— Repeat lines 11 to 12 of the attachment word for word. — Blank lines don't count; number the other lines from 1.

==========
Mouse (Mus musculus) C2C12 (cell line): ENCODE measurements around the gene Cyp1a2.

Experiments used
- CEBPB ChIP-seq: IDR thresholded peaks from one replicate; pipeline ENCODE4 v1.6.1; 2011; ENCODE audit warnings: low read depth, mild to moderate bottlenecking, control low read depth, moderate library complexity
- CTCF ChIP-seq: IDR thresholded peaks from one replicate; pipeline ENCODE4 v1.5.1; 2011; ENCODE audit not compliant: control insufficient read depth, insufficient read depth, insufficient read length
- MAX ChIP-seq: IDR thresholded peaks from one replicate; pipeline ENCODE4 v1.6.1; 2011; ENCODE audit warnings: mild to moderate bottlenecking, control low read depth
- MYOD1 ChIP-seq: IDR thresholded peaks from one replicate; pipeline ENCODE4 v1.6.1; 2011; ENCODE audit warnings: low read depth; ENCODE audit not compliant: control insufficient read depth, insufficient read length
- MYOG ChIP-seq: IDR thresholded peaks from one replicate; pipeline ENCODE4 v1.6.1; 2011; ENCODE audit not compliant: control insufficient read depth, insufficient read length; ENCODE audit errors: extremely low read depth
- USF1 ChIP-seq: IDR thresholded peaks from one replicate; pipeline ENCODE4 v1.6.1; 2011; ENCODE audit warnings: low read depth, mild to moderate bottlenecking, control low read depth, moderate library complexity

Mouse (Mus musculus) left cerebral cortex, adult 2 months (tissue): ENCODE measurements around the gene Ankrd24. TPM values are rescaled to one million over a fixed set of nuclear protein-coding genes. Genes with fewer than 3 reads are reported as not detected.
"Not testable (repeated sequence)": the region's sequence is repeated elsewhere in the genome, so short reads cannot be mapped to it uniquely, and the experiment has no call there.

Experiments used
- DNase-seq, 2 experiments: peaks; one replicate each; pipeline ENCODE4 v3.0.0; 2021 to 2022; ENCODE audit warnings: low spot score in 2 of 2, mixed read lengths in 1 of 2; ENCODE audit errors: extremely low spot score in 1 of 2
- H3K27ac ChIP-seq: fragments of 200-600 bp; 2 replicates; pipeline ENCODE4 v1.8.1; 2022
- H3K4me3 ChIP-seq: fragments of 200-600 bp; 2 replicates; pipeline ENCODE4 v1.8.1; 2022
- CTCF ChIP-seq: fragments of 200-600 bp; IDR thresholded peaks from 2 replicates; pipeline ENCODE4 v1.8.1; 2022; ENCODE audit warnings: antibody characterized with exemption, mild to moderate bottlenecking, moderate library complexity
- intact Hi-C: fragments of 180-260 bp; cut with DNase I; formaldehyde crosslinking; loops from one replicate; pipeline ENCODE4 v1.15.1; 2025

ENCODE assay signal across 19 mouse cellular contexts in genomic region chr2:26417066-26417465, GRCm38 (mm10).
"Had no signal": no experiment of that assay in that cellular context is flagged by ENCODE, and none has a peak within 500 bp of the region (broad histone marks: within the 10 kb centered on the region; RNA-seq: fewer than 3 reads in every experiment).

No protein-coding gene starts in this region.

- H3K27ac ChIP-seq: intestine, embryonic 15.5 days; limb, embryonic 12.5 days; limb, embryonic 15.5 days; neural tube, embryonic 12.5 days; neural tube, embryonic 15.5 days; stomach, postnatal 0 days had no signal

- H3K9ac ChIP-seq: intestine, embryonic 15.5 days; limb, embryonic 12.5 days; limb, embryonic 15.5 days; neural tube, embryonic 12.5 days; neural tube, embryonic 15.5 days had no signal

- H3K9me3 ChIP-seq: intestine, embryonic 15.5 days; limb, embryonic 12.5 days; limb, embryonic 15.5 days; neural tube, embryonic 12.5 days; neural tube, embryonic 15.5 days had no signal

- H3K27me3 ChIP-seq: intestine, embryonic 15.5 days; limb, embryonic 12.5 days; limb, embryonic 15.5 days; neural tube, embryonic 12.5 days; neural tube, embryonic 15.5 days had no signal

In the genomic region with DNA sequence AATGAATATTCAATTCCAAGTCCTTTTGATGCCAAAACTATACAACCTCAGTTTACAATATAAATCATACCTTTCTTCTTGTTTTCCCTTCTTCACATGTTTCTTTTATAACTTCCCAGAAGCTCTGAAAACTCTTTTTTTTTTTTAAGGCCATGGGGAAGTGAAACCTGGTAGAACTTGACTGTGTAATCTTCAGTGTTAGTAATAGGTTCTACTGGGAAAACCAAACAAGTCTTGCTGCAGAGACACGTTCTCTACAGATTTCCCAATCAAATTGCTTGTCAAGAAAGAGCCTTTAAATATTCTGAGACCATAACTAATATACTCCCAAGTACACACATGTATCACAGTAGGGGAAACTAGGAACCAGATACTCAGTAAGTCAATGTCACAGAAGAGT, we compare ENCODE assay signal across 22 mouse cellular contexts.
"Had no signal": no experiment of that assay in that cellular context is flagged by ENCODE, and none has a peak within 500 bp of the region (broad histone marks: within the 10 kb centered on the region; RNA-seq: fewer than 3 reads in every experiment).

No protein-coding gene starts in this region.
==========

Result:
Experiments used
- DNase-seq, 2 experiments: peaks; one replicate each; pipeline ENCODE4 v3.0.0; 2021 to 2022; ENCODE audit warnings: low spot score in 2 of 2, mixed read lengths in 1 of 2; ENCODE audit errors: extremely low spot score in 1 of 2